The Most Important Thing to Know About Vitamin D and Pregnancy
What is the most important thing to remember about vitamin D and pregnancy? Most pregnant women need to take more vitamin D, a lot more.
Vitamin D and Pregnancy Complications
A research team at the Medical University of South Carolina recruited 500 women to participate in a study of the effects of taking vitamin D after the first trimester. Since overdoses of other fat-soluble vitamins have been associated with birth defects in the first trimester, they did not include women who had been pregnant for three months or less.
Women were asked to take 400 IU, 2,000 IU, or 4,000 IU of vitamin D each day. Then at the end of their pregnancies, the research doctors considered whether or not they had experienced any complications. The University of South Carolina research team found that women who had taken 4,000 IU of vitamin D every day:
- Had fewer infections,
- Were less likely to go into labor early, and
- Were less likely to give birth prematurely.
Vitamin D Makes a Potentially Life-Saving Difference
The research team did not find a single report of any adverse effect of vitamin D in any of the women who took it. Dr. Bruce Hollis, director of pediatric nutritional science at the medical school, said, "Pregnant women need to take 4,000 IU of vitamin D a day. We didn't see a single adverse effect. It was absolutely safe, and we saw a lot of improved outcomes. The risk of preterm labor was vastly decreased and so was the risk of other complications of pregnancy."
Notably absent in the mothers who took 4,000 IU of vitamin D a day was a condition called preeclampsia. In this condition, low levels of calcium and magnesium lead to extremely high blood pressure that can be dangerous to both mother and unborn child. Preeclampsia is the leading cause of death of women during pregnancy, and a leading reason for miscarriage. Vitamin D helps tissues receive the calcium they need, not just to build healthy bones, but also to manage heartbeat and the flexibility of blood vessels.
Vitamin D May Prevent Autism
Scientists have known for a long time that children who were born in the spring and early summer are especially likely to suffer autism. Scientists have also observed that mothers who have more upper respiratory infections during pregnancy are more likely to give birth to autistic offspring.
And the reason some pregnant women get more colds and flu than others may be vitamin D deficiency. Having adequate amounts of vitamin D in circulation stops the inflammation that goes along with these infections. Stopping the inflammation caused by the infection may protect the unborn child's brain from inflammation, and lower the likelihood of being born with autism.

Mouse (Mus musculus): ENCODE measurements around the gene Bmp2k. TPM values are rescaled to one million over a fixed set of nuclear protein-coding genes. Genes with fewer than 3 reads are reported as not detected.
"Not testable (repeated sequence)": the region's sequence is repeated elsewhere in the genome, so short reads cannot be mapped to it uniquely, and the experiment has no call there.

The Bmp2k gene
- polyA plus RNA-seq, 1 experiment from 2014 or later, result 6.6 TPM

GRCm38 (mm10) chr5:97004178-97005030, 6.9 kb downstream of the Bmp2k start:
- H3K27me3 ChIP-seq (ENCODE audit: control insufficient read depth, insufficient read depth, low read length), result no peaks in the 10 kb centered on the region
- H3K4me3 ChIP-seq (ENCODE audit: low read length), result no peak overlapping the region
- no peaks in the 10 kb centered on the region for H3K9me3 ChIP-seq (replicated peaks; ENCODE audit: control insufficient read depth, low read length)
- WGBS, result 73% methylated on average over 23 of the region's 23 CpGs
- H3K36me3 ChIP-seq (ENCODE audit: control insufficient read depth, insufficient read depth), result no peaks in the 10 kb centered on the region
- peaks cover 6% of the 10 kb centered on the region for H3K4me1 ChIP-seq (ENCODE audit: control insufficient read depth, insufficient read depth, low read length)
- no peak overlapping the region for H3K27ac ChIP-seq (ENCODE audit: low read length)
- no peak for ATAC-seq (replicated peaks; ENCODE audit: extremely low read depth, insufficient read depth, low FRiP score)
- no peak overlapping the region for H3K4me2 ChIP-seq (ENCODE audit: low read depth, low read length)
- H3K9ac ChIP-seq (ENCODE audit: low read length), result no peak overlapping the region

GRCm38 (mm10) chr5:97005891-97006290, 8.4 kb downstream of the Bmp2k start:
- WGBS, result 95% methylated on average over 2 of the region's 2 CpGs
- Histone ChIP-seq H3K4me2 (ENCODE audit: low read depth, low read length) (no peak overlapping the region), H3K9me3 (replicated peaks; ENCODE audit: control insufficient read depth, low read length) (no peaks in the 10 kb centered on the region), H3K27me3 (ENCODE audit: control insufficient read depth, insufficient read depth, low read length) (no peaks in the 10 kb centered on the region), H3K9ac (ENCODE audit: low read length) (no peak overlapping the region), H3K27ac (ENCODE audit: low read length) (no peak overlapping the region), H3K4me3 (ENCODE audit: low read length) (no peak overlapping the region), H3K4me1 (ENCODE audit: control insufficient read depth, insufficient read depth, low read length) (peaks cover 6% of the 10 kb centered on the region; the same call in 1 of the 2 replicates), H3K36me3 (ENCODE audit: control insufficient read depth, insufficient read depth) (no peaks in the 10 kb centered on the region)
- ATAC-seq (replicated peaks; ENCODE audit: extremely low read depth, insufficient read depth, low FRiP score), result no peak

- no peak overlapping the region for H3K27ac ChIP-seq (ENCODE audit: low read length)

Vitamin D supplementation is most likely to be needed by women who live north or south of 35 degrees of latitude during the winter (north of Los Angeles, Atlanta, southern Spain, southern Turkey, New Delhi, or Shanghai, or south of Sydney, Auckland, or Buenos Aires) and women who have dark skin. Women who cannot go out during summer heat, even in sunny climates, may also become vitamin D deficient. The city of Atlanta in the United States has an unusually large number of women with this kind of vitamin D deficiency. Taking vitamin D will correct deficiency.
How Much Vitamin D Should Pregnant Women Take?
To get the recommended 4,000 IU of vitamin D a day, pregnant women need to consume, daily:
- 6 pounds (2400 g) of tuna, packed in oil, or
- 200 whole eggs (minus the shells, of course), or
- 67 pounds (30 kg) of beef liver, or
- 3 tablespoons (45 ml) of cod liver oil.
For getting your vitamin D from completely natural sources, cod liver oil is the only practical option. However, four tablets of any 1,000 IU vitamin D supplement, probably costing less than US $0.10, provides all the D any expectant mother needs for a healthy delivery. Start taking vitamin D only after the first trimester.
Hamilton SA, McNeil R, Hollis BW, Davis DJ, Winkler J, Cook C, Warner G, Bivens B, McShane P, Wagner CL. Profound Vitamin D Deficiency in a Diverse Group of Women during Pregnancy Living in a Sun-Rich Environment at Latitude 32°N. Int J Endocrinol. 2010;2010:917428. Epub 2010 Dec 9.